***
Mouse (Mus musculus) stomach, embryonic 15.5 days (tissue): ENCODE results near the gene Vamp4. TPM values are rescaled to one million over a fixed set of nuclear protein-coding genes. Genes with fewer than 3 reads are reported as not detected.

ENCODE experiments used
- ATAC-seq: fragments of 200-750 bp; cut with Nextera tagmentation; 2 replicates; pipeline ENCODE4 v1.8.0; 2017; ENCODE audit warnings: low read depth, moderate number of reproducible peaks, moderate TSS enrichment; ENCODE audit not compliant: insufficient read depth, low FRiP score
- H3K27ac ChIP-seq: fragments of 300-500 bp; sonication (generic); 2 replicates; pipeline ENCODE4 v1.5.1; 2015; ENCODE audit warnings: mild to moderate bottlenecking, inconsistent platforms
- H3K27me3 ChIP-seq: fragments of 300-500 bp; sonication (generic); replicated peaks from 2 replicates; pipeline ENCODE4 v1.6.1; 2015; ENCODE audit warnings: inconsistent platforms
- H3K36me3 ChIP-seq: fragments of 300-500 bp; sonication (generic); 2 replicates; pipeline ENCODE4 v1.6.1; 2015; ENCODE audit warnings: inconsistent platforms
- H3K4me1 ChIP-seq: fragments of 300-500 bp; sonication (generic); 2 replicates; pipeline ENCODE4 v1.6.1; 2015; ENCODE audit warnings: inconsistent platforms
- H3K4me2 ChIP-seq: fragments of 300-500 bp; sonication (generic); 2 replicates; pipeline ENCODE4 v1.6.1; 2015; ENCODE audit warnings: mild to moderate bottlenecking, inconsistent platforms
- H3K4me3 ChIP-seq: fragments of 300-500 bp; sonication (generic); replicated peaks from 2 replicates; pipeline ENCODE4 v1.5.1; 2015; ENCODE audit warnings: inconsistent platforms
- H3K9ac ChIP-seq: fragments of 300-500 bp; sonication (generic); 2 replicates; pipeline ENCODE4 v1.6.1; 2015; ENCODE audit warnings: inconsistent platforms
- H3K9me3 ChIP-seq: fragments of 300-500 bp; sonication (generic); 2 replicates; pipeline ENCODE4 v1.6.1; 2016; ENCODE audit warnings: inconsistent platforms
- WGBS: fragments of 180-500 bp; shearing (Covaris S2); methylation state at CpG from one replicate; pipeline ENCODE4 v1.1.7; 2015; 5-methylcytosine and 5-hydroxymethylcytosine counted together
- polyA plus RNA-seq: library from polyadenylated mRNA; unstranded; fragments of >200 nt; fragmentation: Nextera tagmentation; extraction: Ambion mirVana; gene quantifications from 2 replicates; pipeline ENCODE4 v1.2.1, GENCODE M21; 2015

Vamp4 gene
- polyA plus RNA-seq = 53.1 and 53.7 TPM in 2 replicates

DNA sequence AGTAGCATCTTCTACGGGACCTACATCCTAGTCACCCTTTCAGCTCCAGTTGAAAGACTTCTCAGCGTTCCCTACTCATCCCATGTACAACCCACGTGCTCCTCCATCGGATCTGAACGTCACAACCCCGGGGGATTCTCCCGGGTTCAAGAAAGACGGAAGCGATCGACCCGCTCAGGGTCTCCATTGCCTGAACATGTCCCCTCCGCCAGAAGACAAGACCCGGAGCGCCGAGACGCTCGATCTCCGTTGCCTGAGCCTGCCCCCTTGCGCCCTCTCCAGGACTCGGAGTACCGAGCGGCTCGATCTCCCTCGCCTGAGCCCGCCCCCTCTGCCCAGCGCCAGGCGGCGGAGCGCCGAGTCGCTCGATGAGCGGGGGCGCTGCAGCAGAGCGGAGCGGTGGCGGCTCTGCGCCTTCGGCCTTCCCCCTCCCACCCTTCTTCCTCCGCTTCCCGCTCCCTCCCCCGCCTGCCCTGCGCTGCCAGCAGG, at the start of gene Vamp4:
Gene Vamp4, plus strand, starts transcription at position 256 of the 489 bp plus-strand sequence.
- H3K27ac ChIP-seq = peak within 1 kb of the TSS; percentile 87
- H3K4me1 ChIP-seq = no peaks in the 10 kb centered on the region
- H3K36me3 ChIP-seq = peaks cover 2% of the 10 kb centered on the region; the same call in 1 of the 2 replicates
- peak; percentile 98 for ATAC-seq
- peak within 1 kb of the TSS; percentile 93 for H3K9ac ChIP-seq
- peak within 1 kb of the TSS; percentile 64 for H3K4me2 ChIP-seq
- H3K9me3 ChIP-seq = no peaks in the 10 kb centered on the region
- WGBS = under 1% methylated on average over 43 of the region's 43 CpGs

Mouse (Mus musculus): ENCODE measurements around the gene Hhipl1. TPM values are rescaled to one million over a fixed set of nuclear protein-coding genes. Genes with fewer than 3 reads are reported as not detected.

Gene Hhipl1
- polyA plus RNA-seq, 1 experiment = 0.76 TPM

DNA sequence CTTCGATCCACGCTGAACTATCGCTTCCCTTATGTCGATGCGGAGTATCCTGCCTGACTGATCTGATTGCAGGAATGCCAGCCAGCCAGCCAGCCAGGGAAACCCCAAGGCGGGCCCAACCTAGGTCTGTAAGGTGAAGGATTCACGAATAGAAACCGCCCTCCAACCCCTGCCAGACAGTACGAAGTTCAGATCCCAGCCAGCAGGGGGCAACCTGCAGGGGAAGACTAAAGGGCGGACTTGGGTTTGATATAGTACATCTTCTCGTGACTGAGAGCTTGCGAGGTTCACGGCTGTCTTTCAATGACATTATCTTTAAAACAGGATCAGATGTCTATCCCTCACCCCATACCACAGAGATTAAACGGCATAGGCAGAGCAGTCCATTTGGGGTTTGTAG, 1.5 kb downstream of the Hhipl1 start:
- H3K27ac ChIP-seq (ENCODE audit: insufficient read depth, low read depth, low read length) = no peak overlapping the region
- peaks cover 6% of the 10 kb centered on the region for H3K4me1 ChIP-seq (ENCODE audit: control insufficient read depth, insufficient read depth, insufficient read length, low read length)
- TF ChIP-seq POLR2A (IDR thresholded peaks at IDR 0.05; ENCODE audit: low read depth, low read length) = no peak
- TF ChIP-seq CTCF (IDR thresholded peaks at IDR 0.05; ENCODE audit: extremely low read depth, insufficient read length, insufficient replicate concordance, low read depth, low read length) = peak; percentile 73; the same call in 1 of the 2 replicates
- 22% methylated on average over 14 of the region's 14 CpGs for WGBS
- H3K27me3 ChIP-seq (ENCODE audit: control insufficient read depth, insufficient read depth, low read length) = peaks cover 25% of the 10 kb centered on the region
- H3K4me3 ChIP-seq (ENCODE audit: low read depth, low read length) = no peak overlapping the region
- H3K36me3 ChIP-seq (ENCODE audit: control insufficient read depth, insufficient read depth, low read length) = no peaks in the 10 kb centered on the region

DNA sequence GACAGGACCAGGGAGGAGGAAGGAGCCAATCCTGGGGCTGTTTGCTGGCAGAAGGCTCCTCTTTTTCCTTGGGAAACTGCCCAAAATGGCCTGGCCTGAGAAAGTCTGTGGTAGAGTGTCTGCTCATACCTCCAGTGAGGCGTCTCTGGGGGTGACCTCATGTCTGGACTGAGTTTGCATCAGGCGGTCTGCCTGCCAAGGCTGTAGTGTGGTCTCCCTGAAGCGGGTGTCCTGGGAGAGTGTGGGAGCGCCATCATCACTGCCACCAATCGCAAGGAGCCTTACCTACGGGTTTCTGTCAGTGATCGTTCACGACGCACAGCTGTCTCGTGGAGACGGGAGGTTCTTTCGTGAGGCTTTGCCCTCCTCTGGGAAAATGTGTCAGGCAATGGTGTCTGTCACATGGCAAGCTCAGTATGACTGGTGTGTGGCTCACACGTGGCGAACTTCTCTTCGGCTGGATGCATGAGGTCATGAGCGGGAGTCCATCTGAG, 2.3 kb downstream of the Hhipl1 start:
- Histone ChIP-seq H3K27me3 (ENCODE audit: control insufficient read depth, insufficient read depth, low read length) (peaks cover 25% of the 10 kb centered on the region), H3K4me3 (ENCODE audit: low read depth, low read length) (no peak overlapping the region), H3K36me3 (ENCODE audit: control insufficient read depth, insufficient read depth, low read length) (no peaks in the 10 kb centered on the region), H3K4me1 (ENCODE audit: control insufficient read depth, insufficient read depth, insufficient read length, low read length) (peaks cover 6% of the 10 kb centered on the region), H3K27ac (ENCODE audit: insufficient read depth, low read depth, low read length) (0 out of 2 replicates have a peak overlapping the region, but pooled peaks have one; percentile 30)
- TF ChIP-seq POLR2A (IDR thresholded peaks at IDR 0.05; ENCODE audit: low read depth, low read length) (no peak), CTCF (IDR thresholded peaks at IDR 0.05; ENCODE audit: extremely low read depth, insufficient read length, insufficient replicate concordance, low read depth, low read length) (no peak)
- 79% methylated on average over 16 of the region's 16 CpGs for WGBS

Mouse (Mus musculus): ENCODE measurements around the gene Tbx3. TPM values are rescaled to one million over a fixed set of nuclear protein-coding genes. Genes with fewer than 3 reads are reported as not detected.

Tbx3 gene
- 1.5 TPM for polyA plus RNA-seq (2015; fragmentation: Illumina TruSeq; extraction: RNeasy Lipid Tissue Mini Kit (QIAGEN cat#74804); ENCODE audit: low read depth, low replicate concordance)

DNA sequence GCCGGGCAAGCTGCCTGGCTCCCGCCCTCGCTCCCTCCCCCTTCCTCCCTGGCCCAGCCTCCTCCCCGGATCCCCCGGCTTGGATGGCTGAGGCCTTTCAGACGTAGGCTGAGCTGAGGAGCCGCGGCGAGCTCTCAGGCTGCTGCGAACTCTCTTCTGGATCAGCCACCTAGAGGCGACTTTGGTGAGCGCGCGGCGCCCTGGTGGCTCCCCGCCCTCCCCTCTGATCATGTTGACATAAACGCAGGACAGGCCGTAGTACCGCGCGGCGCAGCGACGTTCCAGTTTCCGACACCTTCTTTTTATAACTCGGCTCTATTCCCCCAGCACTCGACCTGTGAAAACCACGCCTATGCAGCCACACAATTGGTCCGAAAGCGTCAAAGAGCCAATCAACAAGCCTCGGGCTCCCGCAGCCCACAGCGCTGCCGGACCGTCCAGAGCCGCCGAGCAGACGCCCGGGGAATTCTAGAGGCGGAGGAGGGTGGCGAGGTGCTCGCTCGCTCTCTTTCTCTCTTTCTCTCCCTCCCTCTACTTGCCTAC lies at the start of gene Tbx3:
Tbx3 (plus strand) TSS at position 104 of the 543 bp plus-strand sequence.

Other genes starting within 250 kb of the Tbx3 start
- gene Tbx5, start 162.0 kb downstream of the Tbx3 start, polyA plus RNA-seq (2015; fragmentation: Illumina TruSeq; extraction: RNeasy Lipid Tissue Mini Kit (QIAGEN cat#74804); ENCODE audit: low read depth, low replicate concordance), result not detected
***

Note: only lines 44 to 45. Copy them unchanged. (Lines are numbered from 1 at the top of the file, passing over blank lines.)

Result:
- 1.5 TPM for polyA plus RNA-seq (2015; fragmentation: Illumina TruSeq; extraction: RNeasy Lipid Tissue Mini Kit (QIAGEN cat#74804); ENCODE audit: low read depth, low replicate concordance)

DNA sequence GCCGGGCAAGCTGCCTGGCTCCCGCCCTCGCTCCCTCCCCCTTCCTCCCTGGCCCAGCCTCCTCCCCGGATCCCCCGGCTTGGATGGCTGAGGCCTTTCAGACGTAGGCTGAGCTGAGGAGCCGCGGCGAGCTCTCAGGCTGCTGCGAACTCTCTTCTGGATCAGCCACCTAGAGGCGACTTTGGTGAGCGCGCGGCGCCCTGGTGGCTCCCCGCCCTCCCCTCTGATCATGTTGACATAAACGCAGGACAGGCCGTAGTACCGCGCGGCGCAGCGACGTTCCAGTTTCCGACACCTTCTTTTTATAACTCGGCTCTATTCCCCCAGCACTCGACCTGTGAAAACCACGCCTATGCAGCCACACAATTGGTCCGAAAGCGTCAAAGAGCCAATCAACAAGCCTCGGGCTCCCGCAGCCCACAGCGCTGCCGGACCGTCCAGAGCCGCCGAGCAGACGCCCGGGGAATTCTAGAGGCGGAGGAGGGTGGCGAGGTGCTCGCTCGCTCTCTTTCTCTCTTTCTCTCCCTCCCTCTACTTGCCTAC lies at the start of gene Tbx3: